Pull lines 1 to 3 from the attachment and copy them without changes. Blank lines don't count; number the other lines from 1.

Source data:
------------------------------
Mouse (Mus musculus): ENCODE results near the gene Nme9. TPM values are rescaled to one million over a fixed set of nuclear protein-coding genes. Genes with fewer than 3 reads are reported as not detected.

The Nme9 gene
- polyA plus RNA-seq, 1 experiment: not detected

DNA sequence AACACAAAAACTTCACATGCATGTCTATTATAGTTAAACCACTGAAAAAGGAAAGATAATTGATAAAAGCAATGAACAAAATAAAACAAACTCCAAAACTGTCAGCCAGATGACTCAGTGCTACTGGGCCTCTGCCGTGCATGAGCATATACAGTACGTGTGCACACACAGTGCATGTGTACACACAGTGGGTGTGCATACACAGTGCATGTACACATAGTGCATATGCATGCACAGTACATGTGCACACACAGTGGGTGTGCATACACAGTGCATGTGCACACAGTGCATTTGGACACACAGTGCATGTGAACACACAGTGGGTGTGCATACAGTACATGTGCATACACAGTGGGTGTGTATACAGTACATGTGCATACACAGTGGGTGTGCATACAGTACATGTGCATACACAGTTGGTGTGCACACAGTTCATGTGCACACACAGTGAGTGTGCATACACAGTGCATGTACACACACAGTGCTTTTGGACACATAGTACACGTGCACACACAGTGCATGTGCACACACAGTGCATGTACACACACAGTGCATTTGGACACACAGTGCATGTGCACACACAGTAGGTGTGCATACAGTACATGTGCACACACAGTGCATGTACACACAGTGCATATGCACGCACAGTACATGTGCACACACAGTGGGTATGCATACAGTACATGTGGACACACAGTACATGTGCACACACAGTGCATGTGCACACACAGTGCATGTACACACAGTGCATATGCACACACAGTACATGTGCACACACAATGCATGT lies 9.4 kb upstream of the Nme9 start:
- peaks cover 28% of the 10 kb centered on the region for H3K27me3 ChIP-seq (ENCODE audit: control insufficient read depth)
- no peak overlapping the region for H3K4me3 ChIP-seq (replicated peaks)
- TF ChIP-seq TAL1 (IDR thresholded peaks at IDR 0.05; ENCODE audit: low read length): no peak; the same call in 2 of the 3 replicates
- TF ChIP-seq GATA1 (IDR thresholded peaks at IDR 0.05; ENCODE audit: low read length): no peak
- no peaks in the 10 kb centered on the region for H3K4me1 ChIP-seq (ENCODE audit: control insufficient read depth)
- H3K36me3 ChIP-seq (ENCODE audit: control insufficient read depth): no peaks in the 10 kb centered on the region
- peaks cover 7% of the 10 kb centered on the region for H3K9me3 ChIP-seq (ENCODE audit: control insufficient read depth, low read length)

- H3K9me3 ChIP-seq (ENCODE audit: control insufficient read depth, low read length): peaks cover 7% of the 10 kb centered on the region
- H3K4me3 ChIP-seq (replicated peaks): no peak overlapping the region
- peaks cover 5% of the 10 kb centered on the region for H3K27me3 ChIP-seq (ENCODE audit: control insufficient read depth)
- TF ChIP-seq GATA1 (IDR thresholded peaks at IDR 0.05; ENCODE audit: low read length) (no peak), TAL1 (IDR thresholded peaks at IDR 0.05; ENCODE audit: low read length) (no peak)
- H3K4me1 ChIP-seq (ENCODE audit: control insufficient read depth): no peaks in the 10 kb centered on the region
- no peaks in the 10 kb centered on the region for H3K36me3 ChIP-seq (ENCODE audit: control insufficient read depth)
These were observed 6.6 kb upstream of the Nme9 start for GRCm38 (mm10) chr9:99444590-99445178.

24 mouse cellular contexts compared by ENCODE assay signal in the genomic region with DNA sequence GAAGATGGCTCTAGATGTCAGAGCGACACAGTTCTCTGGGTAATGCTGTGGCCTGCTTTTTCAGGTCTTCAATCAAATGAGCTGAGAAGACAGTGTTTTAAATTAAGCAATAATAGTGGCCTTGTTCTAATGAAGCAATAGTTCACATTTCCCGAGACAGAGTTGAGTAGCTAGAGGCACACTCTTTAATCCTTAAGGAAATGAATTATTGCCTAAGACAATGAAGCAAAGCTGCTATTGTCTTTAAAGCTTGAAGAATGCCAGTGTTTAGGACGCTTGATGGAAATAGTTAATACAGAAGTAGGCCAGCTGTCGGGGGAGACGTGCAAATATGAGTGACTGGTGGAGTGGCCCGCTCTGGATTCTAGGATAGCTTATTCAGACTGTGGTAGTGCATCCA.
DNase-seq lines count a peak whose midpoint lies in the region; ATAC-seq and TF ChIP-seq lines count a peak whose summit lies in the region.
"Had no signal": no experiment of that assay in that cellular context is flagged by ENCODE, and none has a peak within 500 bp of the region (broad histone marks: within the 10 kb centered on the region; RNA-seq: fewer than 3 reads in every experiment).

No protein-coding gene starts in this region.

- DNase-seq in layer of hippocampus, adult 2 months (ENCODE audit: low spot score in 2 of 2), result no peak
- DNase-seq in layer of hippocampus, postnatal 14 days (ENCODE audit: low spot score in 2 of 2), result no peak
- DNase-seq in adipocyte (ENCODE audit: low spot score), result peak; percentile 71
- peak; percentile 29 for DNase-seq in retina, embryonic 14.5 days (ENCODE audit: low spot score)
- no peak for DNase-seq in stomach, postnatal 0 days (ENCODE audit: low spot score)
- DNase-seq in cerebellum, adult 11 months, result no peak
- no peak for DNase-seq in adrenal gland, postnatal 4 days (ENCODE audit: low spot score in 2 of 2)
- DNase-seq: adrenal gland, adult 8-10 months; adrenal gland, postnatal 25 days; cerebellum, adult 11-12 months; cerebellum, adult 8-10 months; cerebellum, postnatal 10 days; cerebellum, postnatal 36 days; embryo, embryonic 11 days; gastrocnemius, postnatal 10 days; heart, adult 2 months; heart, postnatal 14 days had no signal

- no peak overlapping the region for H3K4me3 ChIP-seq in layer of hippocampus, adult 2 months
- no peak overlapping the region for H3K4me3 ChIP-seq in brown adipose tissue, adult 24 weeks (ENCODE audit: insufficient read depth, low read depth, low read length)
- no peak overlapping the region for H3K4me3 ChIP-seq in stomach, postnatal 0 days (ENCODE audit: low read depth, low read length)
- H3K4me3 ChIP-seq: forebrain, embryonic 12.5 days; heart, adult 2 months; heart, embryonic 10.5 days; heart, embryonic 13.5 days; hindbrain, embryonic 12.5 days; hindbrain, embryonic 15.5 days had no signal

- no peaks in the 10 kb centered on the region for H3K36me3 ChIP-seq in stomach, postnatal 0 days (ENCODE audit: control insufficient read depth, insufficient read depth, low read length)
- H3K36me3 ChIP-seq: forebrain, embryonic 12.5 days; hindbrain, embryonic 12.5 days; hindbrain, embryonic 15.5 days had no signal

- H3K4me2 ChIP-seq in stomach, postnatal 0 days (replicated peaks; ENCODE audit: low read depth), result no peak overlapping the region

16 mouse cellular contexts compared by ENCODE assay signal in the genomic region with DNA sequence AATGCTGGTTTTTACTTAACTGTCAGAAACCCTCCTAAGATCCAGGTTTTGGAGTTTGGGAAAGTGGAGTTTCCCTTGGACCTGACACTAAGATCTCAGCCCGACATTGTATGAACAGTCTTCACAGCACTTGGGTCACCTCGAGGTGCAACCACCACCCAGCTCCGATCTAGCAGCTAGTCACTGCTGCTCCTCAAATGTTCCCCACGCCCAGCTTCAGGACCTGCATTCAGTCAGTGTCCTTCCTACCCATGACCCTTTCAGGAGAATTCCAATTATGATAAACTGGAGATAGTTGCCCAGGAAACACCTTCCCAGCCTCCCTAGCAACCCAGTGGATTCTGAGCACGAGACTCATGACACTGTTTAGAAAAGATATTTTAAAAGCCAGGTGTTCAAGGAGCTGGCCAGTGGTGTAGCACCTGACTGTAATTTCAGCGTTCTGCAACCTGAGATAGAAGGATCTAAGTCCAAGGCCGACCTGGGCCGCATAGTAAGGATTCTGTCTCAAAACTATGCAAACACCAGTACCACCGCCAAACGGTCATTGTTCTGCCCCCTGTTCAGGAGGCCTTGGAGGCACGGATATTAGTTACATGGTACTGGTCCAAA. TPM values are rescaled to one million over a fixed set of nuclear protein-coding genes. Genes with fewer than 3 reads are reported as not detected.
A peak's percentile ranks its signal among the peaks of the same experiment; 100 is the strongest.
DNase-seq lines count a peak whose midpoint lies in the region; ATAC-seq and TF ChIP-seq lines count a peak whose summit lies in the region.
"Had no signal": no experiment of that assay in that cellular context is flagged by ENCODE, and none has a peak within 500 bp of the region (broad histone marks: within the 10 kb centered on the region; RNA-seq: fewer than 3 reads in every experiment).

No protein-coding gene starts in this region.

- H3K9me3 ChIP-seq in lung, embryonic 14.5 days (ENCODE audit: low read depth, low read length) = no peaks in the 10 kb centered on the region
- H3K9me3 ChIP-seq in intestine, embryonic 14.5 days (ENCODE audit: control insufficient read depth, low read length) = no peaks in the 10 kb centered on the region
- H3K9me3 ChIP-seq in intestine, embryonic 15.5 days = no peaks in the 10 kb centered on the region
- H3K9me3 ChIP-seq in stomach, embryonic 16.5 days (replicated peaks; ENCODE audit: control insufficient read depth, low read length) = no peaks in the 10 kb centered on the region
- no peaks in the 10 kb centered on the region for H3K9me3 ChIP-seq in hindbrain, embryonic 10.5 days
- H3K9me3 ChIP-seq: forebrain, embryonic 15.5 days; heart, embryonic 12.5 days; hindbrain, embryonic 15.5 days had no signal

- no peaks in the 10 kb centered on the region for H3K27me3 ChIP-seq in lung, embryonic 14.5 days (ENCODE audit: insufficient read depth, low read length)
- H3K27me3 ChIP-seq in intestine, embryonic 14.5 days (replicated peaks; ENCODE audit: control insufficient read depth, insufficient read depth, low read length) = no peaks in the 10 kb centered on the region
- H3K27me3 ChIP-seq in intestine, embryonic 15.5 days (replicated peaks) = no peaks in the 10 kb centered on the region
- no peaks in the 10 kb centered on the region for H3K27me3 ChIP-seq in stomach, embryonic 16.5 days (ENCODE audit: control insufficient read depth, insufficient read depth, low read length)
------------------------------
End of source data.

Mouse (Mus musculus): ENCODE results near the gene Nme9. TPM values are rescaled to one million over a fixed set of nuclear protein-coding genes. Genes with fewer than 3 reads are reported as not detected.

The Nme9 gene
- polyA plus RNA-seq, 1 experiment: not detected